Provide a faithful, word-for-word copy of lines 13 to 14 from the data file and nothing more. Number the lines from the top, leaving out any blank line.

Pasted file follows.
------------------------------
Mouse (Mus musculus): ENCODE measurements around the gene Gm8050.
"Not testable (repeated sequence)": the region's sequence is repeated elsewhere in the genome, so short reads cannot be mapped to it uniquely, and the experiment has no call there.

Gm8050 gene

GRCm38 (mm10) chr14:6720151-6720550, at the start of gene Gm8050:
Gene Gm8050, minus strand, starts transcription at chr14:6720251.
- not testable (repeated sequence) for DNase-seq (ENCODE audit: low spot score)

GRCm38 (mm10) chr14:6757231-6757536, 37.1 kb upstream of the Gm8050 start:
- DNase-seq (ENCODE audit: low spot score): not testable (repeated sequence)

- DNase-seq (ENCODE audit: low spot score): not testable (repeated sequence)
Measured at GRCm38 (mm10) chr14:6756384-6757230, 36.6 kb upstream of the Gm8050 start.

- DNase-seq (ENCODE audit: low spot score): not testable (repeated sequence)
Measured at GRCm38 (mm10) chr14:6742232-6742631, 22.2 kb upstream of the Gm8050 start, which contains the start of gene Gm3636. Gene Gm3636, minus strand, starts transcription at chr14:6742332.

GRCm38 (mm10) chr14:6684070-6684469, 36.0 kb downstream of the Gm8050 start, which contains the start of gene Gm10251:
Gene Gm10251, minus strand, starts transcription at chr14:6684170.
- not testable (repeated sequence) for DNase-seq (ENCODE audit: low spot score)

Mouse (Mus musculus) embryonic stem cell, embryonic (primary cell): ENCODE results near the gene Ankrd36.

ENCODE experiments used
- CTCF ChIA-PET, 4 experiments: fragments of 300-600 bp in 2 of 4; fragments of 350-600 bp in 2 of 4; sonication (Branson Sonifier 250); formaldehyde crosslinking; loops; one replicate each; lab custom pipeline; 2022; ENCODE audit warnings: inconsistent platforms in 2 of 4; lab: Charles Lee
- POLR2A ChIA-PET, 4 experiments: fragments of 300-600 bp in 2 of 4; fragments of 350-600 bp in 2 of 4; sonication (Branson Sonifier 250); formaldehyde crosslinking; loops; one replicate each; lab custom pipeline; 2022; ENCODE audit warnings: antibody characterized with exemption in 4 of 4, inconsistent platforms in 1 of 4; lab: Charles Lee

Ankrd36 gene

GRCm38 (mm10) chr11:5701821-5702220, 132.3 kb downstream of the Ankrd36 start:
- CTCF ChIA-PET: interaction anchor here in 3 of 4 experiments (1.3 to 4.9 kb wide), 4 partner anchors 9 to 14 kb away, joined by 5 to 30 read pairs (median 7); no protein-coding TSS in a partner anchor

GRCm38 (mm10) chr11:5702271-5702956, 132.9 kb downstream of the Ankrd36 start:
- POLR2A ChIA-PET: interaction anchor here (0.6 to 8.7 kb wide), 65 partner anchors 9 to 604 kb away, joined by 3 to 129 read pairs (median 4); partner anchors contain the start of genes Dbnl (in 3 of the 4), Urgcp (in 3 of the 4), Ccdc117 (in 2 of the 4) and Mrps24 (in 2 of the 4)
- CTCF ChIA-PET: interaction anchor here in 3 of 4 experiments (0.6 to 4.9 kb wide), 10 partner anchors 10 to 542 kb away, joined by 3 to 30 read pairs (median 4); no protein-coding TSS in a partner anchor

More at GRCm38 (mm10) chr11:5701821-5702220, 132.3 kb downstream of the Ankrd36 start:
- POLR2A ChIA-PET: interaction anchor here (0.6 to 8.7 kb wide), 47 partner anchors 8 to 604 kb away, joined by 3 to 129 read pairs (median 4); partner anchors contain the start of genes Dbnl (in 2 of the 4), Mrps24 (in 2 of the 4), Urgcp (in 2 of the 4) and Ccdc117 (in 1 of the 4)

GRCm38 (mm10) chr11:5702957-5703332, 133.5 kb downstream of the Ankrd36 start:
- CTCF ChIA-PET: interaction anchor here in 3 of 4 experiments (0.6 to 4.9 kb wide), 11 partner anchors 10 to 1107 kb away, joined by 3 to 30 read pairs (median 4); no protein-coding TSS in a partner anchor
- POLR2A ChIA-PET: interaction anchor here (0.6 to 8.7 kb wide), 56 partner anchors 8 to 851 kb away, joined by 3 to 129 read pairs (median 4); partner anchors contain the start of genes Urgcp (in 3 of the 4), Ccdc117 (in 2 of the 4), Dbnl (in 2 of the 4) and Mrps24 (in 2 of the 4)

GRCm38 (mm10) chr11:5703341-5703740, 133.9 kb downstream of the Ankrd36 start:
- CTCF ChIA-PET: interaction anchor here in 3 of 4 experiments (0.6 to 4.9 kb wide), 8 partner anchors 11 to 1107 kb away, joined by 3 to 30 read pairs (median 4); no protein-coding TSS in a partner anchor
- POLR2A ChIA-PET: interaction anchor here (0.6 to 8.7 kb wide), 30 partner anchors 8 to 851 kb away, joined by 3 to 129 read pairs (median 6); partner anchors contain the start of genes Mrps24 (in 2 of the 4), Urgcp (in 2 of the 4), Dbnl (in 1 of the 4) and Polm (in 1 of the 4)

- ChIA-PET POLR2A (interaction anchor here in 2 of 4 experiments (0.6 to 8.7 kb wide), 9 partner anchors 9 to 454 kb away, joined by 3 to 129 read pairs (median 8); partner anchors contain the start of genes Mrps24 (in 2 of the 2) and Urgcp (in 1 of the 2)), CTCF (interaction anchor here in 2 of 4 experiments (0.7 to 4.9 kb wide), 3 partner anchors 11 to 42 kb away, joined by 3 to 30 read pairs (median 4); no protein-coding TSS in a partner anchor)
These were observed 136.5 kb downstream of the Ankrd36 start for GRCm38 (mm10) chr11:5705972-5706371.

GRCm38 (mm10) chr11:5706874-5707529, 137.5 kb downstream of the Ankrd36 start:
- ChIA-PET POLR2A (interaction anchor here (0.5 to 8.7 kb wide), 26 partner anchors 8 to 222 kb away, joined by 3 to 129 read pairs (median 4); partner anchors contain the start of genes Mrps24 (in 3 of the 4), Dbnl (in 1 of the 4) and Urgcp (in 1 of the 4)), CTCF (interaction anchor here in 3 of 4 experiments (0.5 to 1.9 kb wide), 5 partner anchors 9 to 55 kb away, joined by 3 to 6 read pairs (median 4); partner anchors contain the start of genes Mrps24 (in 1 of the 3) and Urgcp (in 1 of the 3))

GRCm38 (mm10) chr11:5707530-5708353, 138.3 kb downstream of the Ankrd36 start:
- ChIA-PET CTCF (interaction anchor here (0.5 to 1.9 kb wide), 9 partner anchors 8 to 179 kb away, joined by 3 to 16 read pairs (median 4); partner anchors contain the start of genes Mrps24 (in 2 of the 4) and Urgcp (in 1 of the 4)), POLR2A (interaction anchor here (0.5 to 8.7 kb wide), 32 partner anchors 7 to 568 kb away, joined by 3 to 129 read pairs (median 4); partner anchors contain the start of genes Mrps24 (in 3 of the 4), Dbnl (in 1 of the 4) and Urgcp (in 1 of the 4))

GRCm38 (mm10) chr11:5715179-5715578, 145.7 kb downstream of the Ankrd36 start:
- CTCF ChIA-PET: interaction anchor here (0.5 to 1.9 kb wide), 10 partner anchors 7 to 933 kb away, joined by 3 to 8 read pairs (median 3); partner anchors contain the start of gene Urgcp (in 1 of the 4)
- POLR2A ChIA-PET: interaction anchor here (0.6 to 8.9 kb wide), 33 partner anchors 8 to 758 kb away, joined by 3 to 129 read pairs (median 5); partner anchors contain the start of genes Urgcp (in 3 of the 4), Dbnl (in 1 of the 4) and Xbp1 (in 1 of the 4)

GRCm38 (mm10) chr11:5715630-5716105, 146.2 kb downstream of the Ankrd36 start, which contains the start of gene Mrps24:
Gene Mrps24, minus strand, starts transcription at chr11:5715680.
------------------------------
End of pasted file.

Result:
GRCm38 (mm10) chr14:6684070-6684469, 36.0 kb downstream of the Gm8050 start, which contains the start of gene Gm10251:
Gene Gm10251, minus strand, starts transcription at chr14:6684170.